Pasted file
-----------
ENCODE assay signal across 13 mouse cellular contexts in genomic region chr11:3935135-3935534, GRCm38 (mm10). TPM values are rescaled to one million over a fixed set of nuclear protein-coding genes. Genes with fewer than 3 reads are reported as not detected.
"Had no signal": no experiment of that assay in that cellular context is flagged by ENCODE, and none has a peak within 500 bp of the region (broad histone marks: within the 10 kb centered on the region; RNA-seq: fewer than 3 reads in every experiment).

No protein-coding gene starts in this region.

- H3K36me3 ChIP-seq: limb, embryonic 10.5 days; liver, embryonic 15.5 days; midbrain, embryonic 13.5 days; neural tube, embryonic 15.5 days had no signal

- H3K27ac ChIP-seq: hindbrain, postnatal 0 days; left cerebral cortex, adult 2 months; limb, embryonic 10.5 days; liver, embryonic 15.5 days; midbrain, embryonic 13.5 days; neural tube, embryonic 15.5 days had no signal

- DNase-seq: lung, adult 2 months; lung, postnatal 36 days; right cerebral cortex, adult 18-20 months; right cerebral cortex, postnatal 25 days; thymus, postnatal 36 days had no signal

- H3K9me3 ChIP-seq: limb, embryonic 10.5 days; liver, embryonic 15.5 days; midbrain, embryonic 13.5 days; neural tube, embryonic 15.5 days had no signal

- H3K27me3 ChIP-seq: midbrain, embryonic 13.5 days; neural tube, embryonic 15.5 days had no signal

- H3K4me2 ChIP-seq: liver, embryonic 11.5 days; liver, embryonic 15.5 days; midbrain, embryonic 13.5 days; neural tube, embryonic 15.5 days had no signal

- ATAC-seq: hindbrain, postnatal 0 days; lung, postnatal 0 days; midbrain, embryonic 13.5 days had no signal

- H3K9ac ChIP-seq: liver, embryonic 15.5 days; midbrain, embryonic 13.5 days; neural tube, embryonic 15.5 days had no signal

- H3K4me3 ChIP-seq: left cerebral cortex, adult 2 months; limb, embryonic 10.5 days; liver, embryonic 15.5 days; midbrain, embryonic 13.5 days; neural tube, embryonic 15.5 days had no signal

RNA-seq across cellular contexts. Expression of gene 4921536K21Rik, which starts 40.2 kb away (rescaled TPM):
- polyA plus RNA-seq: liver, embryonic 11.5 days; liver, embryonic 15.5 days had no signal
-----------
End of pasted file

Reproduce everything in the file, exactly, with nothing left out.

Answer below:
ENCODE assay signal across 13 mouse cellular contexts in genomic region chr11:3935135-3935534, GRCm38 (mm10). TPM values are rescaled to one million over a fixed set of nuclear protein-coding genes. Genes with fewer than 3 reads are reported as not detected.
"Had no signal": no experiment of that assay in that cellular context is flagged by ENCODE, and none has a peak within 500 bp of the region (broad histone marks: within the 10 kb centered on the region; RNA-seq: fewer than 3 reads in every experiment).

No protein-coding gene starts in this region.

- H3K36me3 ChIP-seq: limb, embryonic 10.5 days; liver, embryonic 15.5 days; midbrain, embryonic 13.5 days; neural tube, embryonic 15.5 days had no signal

- H3K27ac ChIP-seq: hindbrain, postnatal 0 days; left cerebral cortex, adult 2 months; limb, embryonic 10.5 days; liver, embryonic 15.5 days; midbrain, embryonic 13.5 days; neural tube, embryonic 15.5 days had no signal

- DNase-seq: lung, adult 2 months; lung, postnatal 36 days; right cerebral cortex, adult 18-20 months; right cerebral cortex, postnatal 25 days; thymus, postnatal 36 days had no signal

- H3K9me3 ChIP-seq: limb, embryonic 10.5 days; liver, embryonic 15.5 days; midbrain, embryonic 13.5 days; neural tube, embryonic 15.5 days had no signal

- H3K27me3 ChIP-seq: midbrain, embryonic 13.5 days; neural tube, embryonic 15.5 days had no signal

- H3K4me2 ChIP-seq: liver, embryonic 11.5 days; liver, embryonic 15.5 days; midbrain, embryonic 13.5 days; neural tube, embryonic 15.5 days had no signal

- ATAC-seq: hindbrain, postnatal 0 days; lung, postnatal 0 days; midbrain, embryonic 13.5 days had no signal

- H3K9ac ChIP-seq: liver, embryonic 15.5 days; midbrain, embryonic 13.5 days; neural tube, embryonic 15.5 days had no signal

- H3K4me3 ChIP-seq: left cerebral cortex, adult 2 months; limb, embryonic 10.5 days; liver, embryonic 15.5 days; midbrain, embryonic 13.5 days; neural tube, embryonic 15.5 days had no signal

RNA-seq across cellular contexts. Expression of gene 4921536K21Rik, which starts 40.2 kb away (rescaled TPM):
- polyA plus RNA-seq: liver, embryonic 11.5 days; liver, embryonic 15.5 days had no signal